Notes on Impedance - Part 1

April 17, 2018 John Burkhert

There's scarcely a printed circuit board that doesn't have some form of impedance control. The trend is more and still more because the "Things" part of the Internet of Things all want to talk to each other, and without wires. It's probably a good time to be an expert on printed antennas. RF is the extreme version of Ohm management, so why not start there? Single-ended 50 Ohm transmission lines are the most common form; let's break that down.

Image Credit: ProSound


The Misleading Double Single

Single-ended has an element at both ends, something that transmits on one end and something else that receives the transmission at the other. Misleading! The waveform is most often analog; usually a sine wave. You establish the connection from one end to the other by transmitting a particular sine wave at a set frequency and amplitude.

The carrier wave sends a set amount of energy in a fixed number of pulses per second. The frequency is the width of the pulse, and the energy is the height of the wave you see on an oscilloscope. If these two values are held constant at the output, you receive a continuous tone at the input of the target.

Image credit:

That by itself isn't very useful, but you can change either of those values: bigger and smaller pulses of the same width (amplitude modulation), or faster and slower pulses of the same height (frequency modulation), or AM/FM, etc. It's those differences in the tone, the pitch, or the volume that can be used to convey information. That's what modulators do. These RF signals are way too high in frequency for us to hear, so we use antennas as ears then a demodulator to transform the signal back into something cool – whatever was modulated in the first place.



Image credit: SynaptiCAD showing an amplitude modulation scheme.

There's a problem though: the world is not a friendly place. The world around your transmission line wants to change the tone and loudness of your pure signal. As Homer Simpson would say, "Stupid physics!" The longer the path, the more it's exposed to the cruel world. Signal degradation is unwanted changes in the wave you're transmitting. Changes suck unless they're the ones you put into the transmitter. They happen both over the air and along the signal path of your board.

We have a bag of tricks to take care of that second problem. Impedance matching is the first step. I've asked why use 50 Ohms, is it Ohm's Law? Nope. Same reason we drive on the right or left side of the road: pick one. You don't want to reflect off of on-coming traffic, and electrons don't want to reflect off of impedance mismatches, so we have a standard. Avoid losses in either case.

An impedance mismatch can be any change in width or abrupt change in direction. That's why the short and straight path is the right path. A trained eye can immediately spot potential problems. In digital systems, we've used those 50 Ohm termination resistors to suck up the reflections at the end of the line if you're wondering.

Why 50 Ohm?

Back in the era when this was decided, 50 Ohms was pretty easy to achieve with the materials and technology on hand, both within the big chunky devices and on the stone-age boards. We'd calculate the line-width starting with the size of the device footprint and call out the appropriate dielectric constant/thickness for minimal mismatch.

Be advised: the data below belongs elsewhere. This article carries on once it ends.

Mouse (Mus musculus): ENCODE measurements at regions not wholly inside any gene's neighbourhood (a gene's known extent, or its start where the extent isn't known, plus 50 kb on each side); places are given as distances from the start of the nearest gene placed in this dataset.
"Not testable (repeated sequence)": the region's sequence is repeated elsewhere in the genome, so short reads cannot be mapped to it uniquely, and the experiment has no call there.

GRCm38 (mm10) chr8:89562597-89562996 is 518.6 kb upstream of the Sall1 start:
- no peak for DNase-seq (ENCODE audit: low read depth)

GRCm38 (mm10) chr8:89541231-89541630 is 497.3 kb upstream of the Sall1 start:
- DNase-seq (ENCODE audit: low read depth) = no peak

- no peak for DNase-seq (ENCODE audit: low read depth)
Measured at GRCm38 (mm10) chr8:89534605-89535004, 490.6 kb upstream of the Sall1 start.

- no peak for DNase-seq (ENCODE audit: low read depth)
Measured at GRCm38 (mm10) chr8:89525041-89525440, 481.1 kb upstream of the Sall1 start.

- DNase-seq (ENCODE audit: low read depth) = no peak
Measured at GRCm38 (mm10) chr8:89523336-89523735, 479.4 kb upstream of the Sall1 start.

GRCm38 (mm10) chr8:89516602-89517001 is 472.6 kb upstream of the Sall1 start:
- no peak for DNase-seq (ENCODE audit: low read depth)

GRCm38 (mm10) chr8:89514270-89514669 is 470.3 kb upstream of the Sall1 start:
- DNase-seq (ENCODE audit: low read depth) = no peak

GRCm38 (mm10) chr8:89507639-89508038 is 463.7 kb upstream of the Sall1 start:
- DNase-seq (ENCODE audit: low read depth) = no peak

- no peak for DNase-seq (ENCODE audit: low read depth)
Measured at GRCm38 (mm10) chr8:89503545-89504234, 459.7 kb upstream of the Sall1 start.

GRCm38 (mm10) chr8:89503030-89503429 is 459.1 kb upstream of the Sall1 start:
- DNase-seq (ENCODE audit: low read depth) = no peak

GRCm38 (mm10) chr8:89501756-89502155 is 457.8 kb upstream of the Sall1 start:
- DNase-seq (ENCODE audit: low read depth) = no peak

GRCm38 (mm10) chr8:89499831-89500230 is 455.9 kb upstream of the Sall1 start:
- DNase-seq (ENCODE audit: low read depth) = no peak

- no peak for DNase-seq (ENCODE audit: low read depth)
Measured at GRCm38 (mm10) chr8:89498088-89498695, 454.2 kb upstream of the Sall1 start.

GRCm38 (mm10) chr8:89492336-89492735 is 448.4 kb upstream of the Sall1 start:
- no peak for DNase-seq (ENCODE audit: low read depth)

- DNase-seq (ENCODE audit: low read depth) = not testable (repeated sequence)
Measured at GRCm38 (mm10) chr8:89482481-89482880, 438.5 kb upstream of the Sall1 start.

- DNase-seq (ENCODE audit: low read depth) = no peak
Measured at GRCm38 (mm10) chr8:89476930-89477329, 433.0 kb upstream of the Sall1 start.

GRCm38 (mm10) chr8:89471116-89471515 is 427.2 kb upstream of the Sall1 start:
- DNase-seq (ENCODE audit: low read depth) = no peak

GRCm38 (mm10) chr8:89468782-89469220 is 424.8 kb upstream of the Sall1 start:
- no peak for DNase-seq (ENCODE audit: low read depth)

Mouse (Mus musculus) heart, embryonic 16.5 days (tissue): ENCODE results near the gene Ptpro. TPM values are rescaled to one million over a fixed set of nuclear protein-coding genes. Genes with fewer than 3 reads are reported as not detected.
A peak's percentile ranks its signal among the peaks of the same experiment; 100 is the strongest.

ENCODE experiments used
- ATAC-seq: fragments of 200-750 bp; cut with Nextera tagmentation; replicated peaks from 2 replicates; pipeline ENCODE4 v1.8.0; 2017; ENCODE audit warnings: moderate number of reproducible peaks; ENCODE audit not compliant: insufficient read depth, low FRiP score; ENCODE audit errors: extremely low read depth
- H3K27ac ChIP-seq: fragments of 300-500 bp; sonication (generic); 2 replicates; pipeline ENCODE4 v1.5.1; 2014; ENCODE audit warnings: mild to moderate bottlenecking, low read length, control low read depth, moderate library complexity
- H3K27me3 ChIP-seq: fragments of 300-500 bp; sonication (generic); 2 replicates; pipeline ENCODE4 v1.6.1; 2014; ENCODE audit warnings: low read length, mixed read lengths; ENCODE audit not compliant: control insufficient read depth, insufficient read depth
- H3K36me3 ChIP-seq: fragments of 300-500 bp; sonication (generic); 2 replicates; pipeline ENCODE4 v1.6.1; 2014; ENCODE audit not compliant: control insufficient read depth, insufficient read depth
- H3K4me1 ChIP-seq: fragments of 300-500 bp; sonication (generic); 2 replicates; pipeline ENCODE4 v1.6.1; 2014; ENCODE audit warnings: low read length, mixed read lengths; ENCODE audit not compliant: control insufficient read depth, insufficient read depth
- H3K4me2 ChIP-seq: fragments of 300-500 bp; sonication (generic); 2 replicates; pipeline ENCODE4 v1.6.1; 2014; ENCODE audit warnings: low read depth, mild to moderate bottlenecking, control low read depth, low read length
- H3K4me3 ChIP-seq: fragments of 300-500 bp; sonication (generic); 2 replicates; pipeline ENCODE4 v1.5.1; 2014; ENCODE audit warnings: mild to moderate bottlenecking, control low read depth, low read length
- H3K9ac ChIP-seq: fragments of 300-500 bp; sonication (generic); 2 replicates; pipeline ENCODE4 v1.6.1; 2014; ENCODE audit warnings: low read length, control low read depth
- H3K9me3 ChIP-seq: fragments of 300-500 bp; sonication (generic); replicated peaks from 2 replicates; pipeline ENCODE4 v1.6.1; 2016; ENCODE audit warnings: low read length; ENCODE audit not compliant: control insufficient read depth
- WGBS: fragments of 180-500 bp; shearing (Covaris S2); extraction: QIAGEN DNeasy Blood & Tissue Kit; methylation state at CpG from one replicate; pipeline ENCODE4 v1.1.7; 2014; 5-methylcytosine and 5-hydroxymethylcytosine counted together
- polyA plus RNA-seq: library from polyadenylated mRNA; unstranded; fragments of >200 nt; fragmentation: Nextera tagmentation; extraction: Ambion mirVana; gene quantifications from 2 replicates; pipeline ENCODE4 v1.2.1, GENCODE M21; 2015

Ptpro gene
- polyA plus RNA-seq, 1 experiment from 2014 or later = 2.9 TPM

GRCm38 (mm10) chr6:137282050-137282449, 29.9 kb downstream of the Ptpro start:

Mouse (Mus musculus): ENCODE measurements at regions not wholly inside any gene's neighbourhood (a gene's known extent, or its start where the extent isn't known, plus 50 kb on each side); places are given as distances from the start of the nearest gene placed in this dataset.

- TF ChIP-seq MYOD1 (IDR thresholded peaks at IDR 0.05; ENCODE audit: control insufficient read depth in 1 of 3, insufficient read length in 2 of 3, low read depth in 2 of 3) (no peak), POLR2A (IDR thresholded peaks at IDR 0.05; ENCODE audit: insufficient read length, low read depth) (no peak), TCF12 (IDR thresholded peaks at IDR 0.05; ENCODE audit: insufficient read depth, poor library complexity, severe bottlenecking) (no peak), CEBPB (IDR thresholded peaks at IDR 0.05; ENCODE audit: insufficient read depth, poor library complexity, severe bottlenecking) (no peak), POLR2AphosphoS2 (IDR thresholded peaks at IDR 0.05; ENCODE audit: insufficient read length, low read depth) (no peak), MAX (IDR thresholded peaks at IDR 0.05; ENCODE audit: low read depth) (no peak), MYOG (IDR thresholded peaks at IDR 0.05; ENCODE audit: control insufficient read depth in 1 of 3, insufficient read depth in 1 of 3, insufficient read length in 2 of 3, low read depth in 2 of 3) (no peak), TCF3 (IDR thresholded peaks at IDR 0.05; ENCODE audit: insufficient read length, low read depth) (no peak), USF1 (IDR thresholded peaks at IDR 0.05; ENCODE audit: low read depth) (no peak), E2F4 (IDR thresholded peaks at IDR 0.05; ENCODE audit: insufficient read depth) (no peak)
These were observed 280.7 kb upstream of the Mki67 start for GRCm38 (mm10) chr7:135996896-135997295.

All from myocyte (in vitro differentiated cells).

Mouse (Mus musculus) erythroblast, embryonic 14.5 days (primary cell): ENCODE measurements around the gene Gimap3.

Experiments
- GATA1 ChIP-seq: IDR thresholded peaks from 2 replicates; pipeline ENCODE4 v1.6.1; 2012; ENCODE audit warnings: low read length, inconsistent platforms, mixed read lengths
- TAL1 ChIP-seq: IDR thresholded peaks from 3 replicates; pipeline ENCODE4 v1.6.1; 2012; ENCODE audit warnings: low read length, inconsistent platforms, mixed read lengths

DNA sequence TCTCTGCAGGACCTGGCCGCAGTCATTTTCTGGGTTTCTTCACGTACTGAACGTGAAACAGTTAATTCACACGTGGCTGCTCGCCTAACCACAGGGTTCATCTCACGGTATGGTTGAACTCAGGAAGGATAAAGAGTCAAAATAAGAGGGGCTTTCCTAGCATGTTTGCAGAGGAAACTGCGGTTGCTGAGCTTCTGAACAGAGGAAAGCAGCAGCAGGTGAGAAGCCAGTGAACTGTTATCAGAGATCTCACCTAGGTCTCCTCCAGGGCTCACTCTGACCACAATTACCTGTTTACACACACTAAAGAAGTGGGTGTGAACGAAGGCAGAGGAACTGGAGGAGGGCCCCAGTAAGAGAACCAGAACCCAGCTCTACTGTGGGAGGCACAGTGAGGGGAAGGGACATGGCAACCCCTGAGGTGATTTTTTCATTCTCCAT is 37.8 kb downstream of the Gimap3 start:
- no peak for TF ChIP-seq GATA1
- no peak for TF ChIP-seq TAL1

These days, using 50 Ohm lines is a pain. Dielectrics are so thin to accommodate the aspect ratio of the micro-vias and/or reduce the Z-stack of the product that we're down to super thin (and lossy) line widths. The skinny lines then meet the big fat pad of the 0201 chip cap and POW, the impedance changes and the signal scatters. Fillets help but only a little. So we cut out layer 2 ground and reference layer 3, or deeper, to get a reasonable outcome out of the impedance calculator.

The above geometry where you route on outer layers where the parts have (unless embedded, but that's another story) a ground plane below is called microstrip. Internal routing between a ground sandwich is known as stripline, and those are the typical transmission lines. Another technique for routing on the outer layer is called co-planar waveguide (CPW), and as the name suggests, the entire thing takes place on one layer.

Stone-age boards used that technique just before transitioning to a via. The idea being that we would have the lower loss microstrip leading into the narrower CPW that didn't need a reference plane below. You see, the air-gap between the signal via and the ground plane was quite a bit wider then, so we didn't want ungrounded microstrip over that 20 mil air-gap.

For all of that, transmission lines are the given and power is where all of the drama lies in our current cruel world. We've mostly solved the analog noise problem by changing to the square waves of digital standards over the air and using differential pairs to cancel on-board noise. We'll discuss the thinner and edgier protocols next time around.

Dear EEs: I'm sure there are mistakes or omissions here. It's just an off-the-cuff explanation as I remember it being explained to me by magnanimous people such as yourself. Corrections appreciated.





About the Author

John Burkhert

John Burkhert Jr is a career PCB Designer experienced in Military, Telecom, Consumer Hardware and lately, the Automotive industry. Originally, an RF specialist -- compelled to flip the bit now and then to fill the need for high-speed digital design. John enjoys playing bass and racing bikes when he's not writing about or performing PCB layout. You can find John on LinkedIn.

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